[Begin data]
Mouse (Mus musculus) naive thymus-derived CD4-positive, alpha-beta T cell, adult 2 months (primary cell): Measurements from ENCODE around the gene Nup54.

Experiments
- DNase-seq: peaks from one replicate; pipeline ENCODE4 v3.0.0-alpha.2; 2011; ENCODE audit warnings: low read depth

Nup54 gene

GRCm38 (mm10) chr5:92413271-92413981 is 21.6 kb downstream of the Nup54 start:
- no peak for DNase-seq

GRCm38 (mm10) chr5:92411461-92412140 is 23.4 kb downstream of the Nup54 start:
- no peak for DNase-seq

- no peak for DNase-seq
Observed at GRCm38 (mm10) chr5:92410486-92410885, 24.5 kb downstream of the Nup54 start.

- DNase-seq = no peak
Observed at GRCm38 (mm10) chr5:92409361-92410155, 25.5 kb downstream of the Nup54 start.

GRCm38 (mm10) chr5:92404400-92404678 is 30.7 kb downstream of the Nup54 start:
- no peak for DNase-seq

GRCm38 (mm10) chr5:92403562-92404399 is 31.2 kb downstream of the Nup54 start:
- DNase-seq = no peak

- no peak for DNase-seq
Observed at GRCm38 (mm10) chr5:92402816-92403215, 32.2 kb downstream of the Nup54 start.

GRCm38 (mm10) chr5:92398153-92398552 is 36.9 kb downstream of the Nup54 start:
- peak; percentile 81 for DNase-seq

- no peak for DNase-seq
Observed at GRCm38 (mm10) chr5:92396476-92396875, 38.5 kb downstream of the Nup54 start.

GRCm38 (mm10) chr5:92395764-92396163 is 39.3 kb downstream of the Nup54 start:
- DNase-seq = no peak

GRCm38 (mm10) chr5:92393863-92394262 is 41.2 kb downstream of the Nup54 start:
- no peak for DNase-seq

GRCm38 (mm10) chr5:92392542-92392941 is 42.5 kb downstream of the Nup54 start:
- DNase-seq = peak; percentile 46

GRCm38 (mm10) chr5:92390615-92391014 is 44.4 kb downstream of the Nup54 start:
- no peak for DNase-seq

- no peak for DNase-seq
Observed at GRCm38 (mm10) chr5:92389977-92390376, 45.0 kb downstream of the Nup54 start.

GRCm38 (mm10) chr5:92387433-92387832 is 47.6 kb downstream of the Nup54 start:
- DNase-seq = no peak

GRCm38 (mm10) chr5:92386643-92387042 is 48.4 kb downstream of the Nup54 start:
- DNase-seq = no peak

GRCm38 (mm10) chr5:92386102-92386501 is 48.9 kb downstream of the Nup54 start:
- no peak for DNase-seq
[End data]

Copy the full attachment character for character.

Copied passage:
Mouse (Mus musculus) naive thymus-derived CD4-positive, alpha-beta T cell, adult 2 months (primary cell): Measurements from ENCODE around the gene Nup54.

Experiments
- DNase-seq: peaks from one replicate; pipeline ENCODE4 v3.0.0-alpha.2; 2011; ENCODE audit warnings: low read depth

Nup54 gene

GRCm38 (mm10) chr5:92413271-92413981 is 21.6 kb downstream of the Nup54 start:
- no peak for DNase-seq

GRCm38 (mm10) chr5:92411461-92412140 is 23.4 kb downstream of the Nup54 start:
- no peak for DNase-seq

- no peak for DNase-seq
Observed at GRCm38 (mm10) chr5:92410486-92410885, 24.5 kb downstream of the Nup54 start.

- DNase-seq = no peak
Observed at GRCm38 (mm10) chr5:92409361-92410155, 25.5 kb downstream of the Nup54 start.

GRCm38 (mm10) chr5:92404400-92404678 is 30.7 kb downstream of the Nup54 start:
- no peak for DNase-seq

GRCm38 (mm10) chr5:92403562-92404399 is 31.2 kb downstream of the Nup54 start:
- DNase-seq = no peak

- no peak for DNase-seq
Observed at GRCm38 (mm10) chr5:92402816-92403215, 32.2 kb downstream of the Nup54 start.

GRCm38 (mm10) chr5:92398153-92398552 is 36.9 kb downstream of the Nup54 start:
- peak; percentile 81 for DNase-seq

- no peak for DNase-seq
Observed at GRCm38 (mm10) chr5:92396476-92396875, 38.5 kb downstream of the Nup54 start.

GRCm38 (mm10) chr5:92395764-92396163 is 39.3 kb downstream of the Nup54 start:
- DNase-seq = no peak

GRCm38 (mm10) chr5:92393863-92394262 is 41.2 kb downstream of the Nup54 start:
- no peak for DNase-seq

GRCm38 (mm10) chr5:92392542-92392941 is 42.5 kb downstream of the Nup54 start:
- DNase-seq = peak; percentile 46

GRCm38 (mm10) chr5:92390615-92391014 is 44.4 kb downstream of the Nup54 start:
- no peak for DNase-seq

- no peak for DNase-seq
Observed at GRCm38 (mm10) chr5:92389977-92390376, 45.0 kb downstream of the Nup54 start.

GRCm38 (mm10) chr5:92387433-92387832 is 47.6 kb downstream of the Nup54 start:
- DNase-seq = no peak

GRCm38 (mm10) chr5:92386643-92387042 is 48.4 kb downstream of the Nup54 start:
- DNase-seq = no peak

GRCm38 (mm10) chr5:92386102-92386501 is 48.9 kb downstream of the Nup54 start:
- no peak for DNase-seq